Amid reports of gaps in the federal government’s assistance program, the federal NDP party is calling for a temporary universal benefit to streamline application processes and ensure every Canadian has access to the funds they need to get through the COVID-19 pandemic.
North Island-Powell River MP Rachel Blaney said Friday that the federal government’s Canada Emergency Response Benefit (CERB) that comes into effect on April 6 will not be applicable to a large number of Canadians, and that having a more universal approach would expedite the process of getting money into the hands of people who need it.
“Right now, what we’re seeing in our office is people looking at an outline and saying ‘I’m not going to fit within this.’ One of the biggest challenges is trying to find a benefit that is going to fit everybody,” she said. “It’s better to make sure people are secure and safe than it is to worry about the rest of the details. It’s hard to get everything right, but we don’t want anyone to be homeless or to lose everything that they have just because they don’t have the resources.”
A Canadian Centre for Policy Alternatives study published Thursday showed that analysts predict over 800,000 unemployed Canadians would not fall under either the Employment Insurance or CERB benefits. CCPA does tend to lean towards the left side of the economic spectrum, but Blaney said she was seeing these effects first-hand in the constituency.
“We’ve identified several groups that are just going to be left out and they don’t know how they’re going to pay to keep their roof over their head or food on the table,” she said. “It’s getting to basic necessities at this point, and that’s a big concern for me.”
The proposed measure would be a once-per-month payment of $2,000 for every adult in Canada. Those who do not rely on the funding would pay it back at the end of the tax year.
“What the NDP is recommending is to just send out the cheques. If at the end of the year we see that people who have significant amounts of resources who shouldn’t have necessarily gotten the cheques, we can tax them on the other side and get that money back,” she said.
The federal government has not said they would implement the universal benefit idea. People can apply for CERB benefits starting on April 6. However, Blaney thinks the implementation will show the gaps in the system, which will in turn prompt a change in the legislation.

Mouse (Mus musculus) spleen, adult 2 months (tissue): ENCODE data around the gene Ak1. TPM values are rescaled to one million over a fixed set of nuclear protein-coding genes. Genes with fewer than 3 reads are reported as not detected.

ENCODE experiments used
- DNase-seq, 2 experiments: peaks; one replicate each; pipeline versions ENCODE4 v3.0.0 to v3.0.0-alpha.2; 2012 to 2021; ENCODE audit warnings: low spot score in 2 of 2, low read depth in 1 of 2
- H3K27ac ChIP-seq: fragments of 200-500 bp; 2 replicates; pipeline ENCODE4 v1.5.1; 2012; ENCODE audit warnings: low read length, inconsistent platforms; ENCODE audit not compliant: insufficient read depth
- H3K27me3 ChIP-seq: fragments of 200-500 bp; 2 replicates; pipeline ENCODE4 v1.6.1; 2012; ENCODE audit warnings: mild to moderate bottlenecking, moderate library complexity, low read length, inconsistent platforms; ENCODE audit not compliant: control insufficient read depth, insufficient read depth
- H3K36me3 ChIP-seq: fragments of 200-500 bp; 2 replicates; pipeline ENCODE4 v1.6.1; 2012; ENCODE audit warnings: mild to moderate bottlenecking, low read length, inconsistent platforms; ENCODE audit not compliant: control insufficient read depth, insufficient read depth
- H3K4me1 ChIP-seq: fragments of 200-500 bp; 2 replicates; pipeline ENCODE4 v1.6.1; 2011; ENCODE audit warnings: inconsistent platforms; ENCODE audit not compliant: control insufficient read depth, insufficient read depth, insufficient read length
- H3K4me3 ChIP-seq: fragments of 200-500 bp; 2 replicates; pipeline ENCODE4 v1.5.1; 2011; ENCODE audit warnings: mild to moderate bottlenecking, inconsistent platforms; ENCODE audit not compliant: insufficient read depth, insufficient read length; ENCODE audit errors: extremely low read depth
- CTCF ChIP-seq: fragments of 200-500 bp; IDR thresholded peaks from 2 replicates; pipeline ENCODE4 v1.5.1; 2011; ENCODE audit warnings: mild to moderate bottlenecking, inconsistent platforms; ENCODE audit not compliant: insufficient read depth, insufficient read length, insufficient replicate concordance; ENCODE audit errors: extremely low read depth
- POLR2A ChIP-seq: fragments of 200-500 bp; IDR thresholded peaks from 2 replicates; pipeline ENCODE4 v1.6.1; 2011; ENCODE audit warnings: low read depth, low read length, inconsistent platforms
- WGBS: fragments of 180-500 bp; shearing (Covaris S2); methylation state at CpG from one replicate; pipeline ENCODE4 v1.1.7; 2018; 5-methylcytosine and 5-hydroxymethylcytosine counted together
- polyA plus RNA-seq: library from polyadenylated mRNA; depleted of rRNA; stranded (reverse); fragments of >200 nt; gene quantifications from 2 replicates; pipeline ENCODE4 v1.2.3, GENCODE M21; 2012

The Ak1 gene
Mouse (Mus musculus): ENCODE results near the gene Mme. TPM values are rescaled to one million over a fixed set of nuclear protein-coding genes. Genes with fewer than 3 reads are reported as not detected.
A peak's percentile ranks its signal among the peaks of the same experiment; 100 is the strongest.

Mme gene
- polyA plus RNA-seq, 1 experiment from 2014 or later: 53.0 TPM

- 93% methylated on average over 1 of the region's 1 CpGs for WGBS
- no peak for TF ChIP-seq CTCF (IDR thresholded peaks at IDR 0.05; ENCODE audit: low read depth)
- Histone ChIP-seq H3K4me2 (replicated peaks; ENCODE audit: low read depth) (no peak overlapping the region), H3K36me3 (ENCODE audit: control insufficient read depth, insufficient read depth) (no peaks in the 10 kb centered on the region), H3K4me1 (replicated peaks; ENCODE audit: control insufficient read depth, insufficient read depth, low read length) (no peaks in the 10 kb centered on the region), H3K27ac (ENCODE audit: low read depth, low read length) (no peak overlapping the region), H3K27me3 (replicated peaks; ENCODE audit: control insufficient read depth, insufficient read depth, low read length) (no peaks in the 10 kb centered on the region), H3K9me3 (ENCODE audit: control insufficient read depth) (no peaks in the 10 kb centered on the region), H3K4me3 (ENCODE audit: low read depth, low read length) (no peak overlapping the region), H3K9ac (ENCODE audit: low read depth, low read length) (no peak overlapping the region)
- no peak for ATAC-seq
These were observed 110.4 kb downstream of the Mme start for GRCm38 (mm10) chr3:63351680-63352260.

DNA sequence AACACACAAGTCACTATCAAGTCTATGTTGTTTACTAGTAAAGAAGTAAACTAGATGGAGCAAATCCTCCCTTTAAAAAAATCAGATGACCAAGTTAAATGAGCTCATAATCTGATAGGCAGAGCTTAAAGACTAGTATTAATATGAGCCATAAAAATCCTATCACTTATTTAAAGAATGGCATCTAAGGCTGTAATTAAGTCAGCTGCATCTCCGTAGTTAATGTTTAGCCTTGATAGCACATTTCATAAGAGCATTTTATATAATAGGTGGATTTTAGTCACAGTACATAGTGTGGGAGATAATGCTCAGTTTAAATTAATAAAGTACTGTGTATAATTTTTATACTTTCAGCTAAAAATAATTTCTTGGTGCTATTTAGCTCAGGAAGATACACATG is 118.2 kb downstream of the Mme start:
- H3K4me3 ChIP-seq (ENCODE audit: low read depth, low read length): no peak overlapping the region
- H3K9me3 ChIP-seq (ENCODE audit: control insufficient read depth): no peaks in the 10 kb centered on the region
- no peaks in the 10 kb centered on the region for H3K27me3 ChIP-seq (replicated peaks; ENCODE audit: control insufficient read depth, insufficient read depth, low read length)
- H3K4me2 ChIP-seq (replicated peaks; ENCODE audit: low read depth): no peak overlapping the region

“We’re going to see the implementation starting next week. You’re supposed to know relatively quickly. This is the commitment that the government has made: they’re saying you should be getting cheques three to five days after you apply. I’m assuming that along with that we’ll identify people that were denied and they will be calling offices across Canada and hopefully that’s when the government will understand that this might not be working very efficiently and we just need to get money out the door,” Blaney said.
Parliament will be reconvened in the coming weeks to discuss new legislation, primarily focused on the business wage subsidy. No date has been set for the session. Blaney said that the government is in the process of drafting the legislation, and that in the meantime she would be asking businesses in the area for their thoughts and feedback. Blaney herself will not be sitting in the new session of parliament. She has returned to Campbell River and is in voluntary isolation due to her recent travels. She will also be working to bring a question period to the next parliamentary session so the government can respond to opposition parties and have more accountability.
The CERB application portal will be open starting April 6. Applicants are asked to apply on a specific day based on their birth month to avoid strains on the system. Those born between January and March can apply on April 6, April to June on April 7, July to September on April 8 and October to December on April 9. More information on how to apply and who is elligible can be found at https://www.canada.ca/en/services/benefits/ei/cerb-application.html.